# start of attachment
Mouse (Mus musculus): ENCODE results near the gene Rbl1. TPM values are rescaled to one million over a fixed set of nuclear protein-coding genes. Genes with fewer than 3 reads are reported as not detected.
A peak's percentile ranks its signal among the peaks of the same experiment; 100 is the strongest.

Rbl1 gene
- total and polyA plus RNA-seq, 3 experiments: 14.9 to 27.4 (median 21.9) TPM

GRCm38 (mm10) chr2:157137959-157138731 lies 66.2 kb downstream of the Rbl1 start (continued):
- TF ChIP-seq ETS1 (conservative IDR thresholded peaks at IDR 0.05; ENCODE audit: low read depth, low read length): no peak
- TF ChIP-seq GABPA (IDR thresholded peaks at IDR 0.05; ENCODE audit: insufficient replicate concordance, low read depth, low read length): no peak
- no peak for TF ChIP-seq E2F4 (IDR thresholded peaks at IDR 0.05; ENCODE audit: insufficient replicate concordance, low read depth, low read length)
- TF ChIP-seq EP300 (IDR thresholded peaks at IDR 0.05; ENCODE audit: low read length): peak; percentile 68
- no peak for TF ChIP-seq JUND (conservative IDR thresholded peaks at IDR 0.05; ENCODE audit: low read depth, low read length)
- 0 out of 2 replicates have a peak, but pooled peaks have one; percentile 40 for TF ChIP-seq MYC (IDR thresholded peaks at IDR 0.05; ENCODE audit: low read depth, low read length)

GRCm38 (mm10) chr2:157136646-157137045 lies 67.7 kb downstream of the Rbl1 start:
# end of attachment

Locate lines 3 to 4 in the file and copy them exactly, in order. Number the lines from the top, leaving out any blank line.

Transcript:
Rbl1 gene
- total and polyA plus RNA-seq, 3 experiments: 14.9 to 27.4 (median 21.9) TPM